A free and impartial media is the fourth pillar of democracy, alongside the legislature, the executive, and the judiciary. The right of journalists to question, criticise, and hold power to account should be a fundamental right.
Unfortunately, this is no longer the case.
Transparency International’s Freedom in the World 2019 report reveals a global decline in freedom even in the most long-standing democracies.
When governments seek to increase their grip on previously independent institutions, control over the media and a crackdown on criticism are fundamental elements of their strategy. Silencing those who question, discrediting those who criticise, and threatening or murdering those who reveal the truth is increasingly common.
What is the impact of populism, authoritarianism, corruption, organised crime, impunity, and a lack of judicial independence on the rule of law?
Does the crumbling of the three other pillars of democracy impact the fourth?
Can independent media survive in a landscape where the rule of law is under threat?
We compare the situation in five European Union states — Poland, Italy, Malta, Bulgaria, and Hungary — as well as potential EU-candidate Albania, drawing on news sources, human rights organisations and press freedom groups to demonstrate how a deterioration in a country’s judicial system means that freedom of expression suffers, too.
Albania suffers from a number of shortcomings in its legal framework when it comes to press protection, particularly in the areas of defamation and labour law. Both are exploited to threaten journalists into changing their editorial line.
To cite just one example, a television reporter was assaulted by a state guard outside a government building in April. It was the second time she had been assaulted, but she didn’t report either incident to the police. Her case was not an isolated one. Over the last 18 months, journalists have had machine guns fired at their homes, received death threats on live television, had residence permits revoked, been targeted in smear campaigns, gassed, assaulted by police, sued by the Prime Minister, and fired for following politically sensitive stories. At the time of this writing, there has been no justice for any of them.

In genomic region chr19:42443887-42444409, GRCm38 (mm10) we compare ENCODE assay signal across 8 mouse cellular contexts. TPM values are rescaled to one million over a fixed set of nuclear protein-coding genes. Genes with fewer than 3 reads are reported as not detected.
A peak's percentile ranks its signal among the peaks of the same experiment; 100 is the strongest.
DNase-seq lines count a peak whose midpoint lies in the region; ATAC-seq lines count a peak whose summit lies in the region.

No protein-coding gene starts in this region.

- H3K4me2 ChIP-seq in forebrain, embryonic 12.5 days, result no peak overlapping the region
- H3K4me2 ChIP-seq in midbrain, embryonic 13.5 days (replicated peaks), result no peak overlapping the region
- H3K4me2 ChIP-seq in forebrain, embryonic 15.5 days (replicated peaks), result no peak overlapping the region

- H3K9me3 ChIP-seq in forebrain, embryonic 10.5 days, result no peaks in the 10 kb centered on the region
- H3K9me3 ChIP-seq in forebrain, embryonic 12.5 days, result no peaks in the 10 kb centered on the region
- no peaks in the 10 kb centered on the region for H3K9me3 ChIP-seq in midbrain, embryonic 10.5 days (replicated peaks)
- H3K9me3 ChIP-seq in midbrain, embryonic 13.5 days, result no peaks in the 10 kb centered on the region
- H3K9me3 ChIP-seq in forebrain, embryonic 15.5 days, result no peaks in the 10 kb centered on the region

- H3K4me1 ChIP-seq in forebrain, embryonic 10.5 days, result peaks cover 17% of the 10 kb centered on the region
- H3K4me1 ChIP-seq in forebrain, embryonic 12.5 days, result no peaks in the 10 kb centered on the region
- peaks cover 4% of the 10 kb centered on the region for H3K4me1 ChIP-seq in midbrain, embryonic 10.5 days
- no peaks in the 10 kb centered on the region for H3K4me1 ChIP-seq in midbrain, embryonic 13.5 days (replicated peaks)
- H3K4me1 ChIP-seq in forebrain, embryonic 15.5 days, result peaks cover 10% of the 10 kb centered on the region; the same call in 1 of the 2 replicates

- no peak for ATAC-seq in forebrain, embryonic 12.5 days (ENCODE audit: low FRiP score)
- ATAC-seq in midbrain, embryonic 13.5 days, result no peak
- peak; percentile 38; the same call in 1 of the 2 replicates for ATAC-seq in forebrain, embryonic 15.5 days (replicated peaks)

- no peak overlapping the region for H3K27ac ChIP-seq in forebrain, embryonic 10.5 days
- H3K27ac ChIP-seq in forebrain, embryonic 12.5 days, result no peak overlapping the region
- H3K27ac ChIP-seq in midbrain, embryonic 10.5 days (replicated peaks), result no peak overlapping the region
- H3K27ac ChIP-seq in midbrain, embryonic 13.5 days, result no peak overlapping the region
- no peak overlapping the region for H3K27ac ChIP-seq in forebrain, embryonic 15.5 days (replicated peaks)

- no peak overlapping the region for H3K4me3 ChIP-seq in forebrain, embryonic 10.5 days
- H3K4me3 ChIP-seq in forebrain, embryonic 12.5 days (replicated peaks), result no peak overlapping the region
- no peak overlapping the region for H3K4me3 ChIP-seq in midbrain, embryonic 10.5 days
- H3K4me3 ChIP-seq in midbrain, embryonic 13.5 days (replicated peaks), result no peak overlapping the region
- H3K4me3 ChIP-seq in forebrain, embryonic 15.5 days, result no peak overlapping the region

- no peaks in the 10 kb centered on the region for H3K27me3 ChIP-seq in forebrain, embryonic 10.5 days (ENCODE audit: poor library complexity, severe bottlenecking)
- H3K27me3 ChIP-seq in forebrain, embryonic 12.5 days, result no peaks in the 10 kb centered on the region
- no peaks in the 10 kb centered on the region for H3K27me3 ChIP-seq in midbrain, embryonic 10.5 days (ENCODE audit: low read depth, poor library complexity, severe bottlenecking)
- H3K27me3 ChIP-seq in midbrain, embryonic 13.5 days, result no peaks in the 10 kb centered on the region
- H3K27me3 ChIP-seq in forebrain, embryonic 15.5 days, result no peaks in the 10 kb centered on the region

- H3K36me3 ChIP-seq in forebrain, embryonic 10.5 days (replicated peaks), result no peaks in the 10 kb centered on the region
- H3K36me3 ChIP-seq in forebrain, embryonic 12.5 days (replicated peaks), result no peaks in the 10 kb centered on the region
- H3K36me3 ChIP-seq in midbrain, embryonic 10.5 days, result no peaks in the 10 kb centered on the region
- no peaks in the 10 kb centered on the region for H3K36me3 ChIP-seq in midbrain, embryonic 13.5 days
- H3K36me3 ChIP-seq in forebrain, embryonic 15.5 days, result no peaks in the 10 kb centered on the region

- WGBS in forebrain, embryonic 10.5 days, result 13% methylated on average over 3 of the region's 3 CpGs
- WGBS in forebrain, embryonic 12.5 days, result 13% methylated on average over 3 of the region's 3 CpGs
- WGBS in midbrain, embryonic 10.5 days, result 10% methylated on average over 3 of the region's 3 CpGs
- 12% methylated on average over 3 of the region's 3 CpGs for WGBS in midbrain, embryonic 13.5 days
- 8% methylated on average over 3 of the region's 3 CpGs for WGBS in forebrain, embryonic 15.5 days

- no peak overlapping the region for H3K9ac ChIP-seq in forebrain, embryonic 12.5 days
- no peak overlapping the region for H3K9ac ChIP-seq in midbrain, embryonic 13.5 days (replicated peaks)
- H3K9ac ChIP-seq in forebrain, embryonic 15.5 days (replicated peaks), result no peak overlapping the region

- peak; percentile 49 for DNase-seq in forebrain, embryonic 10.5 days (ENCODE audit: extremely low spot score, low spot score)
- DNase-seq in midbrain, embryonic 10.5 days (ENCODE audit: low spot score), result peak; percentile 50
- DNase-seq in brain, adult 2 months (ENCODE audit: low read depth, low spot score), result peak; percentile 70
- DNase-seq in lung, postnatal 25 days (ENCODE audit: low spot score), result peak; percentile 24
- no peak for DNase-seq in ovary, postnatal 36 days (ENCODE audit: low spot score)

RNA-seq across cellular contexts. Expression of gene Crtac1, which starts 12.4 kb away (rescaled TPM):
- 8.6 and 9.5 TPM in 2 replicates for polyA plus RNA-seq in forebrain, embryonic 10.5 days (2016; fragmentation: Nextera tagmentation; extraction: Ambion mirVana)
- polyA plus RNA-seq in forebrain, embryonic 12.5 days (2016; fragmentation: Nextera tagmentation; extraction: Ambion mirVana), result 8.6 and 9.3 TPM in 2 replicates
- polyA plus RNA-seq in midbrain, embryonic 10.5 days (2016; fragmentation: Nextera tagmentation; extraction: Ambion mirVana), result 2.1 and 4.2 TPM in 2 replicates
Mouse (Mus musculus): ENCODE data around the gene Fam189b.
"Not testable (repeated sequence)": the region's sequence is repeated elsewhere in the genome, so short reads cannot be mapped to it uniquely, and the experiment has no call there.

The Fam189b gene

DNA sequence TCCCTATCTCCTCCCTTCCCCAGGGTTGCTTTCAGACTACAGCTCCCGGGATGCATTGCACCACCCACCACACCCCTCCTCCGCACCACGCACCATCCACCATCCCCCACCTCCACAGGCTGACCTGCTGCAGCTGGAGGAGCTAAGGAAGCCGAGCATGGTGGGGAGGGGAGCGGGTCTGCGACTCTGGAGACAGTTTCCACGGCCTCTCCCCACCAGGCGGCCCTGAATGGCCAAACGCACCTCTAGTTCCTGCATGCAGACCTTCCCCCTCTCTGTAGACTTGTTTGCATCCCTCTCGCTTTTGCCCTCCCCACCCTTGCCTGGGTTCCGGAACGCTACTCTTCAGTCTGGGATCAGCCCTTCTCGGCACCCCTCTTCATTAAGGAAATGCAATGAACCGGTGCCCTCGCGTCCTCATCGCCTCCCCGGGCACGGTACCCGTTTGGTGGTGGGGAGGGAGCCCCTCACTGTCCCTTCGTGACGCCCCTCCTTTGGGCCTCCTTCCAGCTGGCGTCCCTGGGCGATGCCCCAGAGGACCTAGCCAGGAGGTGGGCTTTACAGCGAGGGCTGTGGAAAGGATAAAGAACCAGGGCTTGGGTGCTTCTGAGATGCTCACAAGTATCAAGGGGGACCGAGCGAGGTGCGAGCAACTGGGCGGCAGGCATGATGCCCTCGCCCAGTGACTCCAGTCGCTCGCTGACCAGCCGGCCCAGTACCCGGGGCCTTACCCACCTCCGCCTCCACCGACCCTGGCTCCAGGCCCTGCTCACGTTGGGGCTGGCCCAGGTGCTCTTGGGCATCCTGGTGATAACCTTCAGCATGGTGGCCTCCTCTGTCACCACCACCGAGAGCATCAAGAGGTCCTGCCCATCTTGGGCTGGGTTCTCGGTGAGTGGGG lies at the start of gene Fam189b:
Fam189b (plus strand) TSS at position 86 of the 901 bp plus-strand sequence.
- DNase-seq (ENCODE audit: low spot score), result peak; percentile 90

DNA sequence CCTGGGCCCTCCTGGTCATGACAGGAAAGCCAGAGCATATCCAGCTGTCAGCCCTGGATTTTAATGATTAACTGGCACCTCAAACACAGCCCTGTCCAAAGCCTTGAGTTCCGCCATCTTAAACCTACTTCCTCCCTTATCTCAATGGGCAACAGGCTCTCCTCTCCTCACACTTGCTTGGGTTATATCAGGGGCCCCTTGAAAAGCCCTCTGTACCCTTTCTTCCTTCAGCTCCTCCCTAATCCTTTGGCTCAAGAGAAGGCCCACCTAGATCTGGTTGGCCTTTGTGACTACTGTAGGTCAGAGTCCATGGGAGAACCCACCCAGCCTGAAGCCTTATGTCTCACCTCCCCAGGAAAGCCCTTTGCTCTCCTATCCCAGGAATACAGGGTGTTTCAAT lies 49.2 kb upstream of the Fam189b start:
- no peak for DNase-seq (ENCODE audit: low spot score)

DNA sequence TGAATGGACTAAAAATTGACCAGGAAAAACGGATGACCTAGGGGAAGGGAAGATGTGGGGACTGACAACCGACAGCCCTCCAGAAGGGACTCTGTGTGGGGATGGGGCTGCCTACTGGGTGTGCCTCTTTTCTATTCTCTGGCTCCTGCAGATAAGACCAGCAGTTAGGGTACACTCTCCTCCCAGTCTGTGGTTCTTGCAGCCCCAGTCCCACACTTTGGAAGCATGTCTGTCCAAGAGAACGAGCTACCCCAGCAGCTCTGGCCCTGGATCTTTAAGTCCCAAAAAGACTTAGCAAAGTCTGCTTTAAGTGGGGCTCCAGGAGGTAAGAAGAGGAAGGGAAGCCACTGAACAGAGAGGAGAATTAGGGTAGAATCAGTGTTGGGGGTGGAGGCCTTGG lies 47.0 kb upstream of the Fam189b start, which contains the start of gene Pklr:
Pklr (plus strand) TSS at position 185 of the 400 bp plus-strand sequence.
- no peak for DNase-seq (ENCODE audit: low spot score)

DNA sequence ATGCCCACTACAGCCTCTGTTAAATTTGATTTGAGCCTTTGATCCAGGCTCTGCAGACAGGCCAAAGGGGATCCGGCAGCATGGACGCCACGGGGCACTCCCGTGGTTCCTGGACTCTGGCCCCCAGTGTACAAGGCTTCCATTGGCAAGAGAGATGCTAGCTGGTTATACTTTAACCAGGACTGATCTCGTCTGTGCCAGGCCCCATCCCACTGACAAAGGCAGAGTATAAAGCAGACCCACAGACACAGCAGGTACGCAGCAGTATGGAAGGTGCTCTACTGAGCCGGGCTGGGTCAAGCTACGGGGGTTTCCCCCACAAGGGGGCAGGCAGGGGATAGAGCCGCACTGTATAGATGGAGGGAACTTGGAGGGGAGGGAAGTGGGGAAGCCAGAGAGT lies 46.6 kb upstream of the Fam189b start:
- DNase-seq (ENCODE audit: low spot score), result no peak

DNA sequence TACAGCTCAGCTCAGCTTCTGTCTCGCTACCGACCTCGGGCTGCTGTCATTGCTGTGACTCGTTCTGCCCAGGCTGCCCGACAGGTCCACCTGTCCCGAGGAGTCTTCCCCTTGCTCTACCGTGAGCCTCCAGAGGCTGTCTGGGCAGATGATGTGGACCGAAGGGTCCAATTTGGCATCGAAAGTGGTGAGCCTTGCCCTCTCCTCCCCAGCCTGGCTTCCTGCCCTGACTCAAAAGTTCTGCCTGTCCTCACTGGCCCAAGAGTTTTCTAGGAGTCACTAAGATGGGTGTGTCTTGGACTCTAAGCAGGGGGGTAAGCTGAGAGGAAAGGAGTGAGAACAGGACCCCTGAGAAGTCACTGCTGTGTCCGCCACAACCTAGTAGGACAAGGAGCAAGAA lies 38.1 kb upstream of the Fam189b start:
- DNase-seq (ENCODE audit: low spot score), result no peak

Fifty percent of journalists in Albania believe the courts do not adequately deal with threats against the press. Those journalists who do try to pursue legal recourse find it difficult to secure a lawyer willing to represent them, particularly when the other party is a member of government or someone with links to politics.
There is a prevalent attitude that the courts will not resolve matters in favour of the wronged party, and that the outcome depends entirely on politics, power, and money. Journalists are also left with little recourse after the initial court case, as there is currently no functioning high court or constitutional court in Albania.
Political interference in Albania doesn’t just target individual journalists. The Prosecutors office in Tirana issued an illegal order prohibiting the media from publishing wiretaps that implicated members of government who were colluding with criminal gangs to rig the country’s 2017 elections. The order was deemed not valid under local law and international human rights law.
Koloreto Cukali, Executive Director of the Albanian Media Council, cites a perceived lack of impartiality of the judicial system in Albania, noting its vulnerablity to political and corporate pressure.
“A journalist can do his work properly only when she or he knows that the law will always protect them and their work,” he said, “be it physically or financially. The lack of this protection, as is the case in Albania, automatically creates a sense of self-censorship, therefore reducing the media freedom.”
Media lawyer Dorian Matlija echoed these sentiments, adding, “My perception is that journalists don't pursue legal action because they don't want to pick up another fight, especially when they are not supported by their employers.”